The Administration’s stance represents a real break from a past — and some parts of the present — in which federal policy tended to focus affordable housing investments in poor neighborhoods even as it accelerated the flight of opportunity, in the form of both good jobs and good schools, to outlying areas. (To cite just one example, a recent analysis of the federal Low-Income Housing Tax Credit in Southern California conducted by The Civil Rights Project at UCLA found that units funded by the credit, which now supports the bulk of new subsidized housing nationwide, were disproportionately located in high-poverty, segregated areas that fed into low-performing schools.) The approach of the Sustainable Communities office has been, on the whole, well-received by advocates who focus on racial and economic integration as a way to create more opportunities for low-income households. And for communities and regions that embrace that vision and are looking for federal support, it is a welcome shift.

The model, though, is very much opt-in. “We are not forcing communities to have to do something,” says Zimmerman. Rather, the idea is to support local leaders who buy in, and try to demonstrate success that will generate momentum. “It’s not something that’s a top-down approach,” she says.

This strategy has the benefit of reducing political opposition. But the obvious risk is that some communities — including, disproportionately, those that have good schools, good jobs, and good but expensive housing — may opt out. This is one of HUD’s long-standing challenges: affluent communities weren’t seeking the low-income residences that historically were the agency’s chief tool, so “the provision of affordable housing” became, in effect, “voluntary,” said Phil Tegeler, executive director of the Poverty and Race Research Action Council in Washington, D.C.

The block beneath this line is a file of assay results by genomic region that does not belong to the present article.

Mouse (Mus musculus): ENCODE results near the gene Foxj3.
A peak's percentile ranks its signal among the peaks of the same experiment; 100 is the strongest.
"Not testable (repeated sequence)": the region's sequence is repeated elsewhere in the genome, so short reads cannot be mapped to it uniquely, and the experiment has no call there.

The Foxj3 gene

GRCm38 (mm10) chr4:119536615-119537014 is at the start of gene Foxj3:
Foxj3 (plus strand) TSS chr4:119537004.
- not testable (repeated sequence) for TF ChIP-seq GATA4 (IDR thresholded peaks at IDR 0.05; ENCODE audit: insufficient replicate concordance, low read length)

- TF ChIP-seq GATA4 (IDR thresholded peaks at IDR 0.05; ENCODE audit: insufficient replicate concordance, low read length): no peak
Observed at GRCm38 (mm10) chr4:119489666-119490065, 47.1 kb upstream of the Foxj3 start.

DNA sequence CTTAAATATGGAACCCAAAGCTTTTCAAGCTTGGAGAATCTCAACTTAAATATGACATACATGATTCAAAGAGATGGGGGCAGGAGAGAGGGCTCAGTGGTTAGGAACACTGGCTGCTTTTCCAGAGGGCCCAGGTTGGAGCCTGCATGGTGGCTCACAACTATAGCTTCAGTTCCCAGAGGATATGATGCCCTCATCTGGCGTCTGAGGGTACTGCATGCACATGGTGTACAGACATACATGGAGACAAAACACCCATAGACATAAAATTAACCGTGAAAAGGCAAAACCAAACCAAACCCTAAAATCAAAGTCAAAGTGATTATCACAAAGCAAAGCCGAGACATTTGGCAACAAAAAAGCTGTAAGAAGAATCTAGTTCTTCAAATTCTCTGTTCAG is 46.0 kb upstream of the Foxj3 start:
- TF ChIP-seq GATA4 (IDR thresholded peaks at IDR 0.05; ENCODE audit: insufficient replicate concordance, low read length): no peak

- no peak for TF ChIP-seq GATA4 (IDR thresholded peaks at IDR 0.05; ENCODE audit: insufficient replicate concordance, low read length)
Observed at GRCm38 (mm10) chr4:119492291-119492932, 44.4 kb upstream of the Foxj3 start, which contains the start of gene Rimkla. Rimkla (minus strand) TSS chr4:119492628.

In effect, though not under the law. In addition to subsidizing public housing, HUD also administers a number of grant programs whose funds are widely distributed. Any community receiving these funds — such as recipients of the Community Development Block Grants, which amount to about $3.6 billion a year — incurs an obligation to “affirmatively further” fair housing, including a requirement to act to overcome impediments to fair housing choice; further, every community — whether or not it receives HUD funds — is required to refrain from practices that promote segregated neighborhoods. But the “oversight and enforcement approaches” of the agency charged with enforcing these mandates, HUD’s Office of Fair Housing and Equal Opportunity, “have significant limitations,” according to a September 2010 report from the Government Accountability Office. The Fair Housing office began drafting new rules to promote compliance in 2009, and now says those rules should be in place in the next several months.

In an interview, the office’s director, John Trasviña, declined to discuss details of that process, but outlined a vision that was consistent with that of the Sustainable Communities office. While racial and economic inequities are not the only impediments to fair housing, and explicit efforts at integration are not the only way to address them, Trasviña said, “we do see fundamentally… that we have to reduce segregation.” This is especially true when it comes to education: “Any parent would want their child to be in an integrated and diverse school and community in order to be prepared for the outside world and the workforce of the 21st century.” But a series of Supreme Court decisions have curtailed the ability of school districts to tackle this challenge directly, he noted, which “puts a greater responsibility on housing decision-makers.”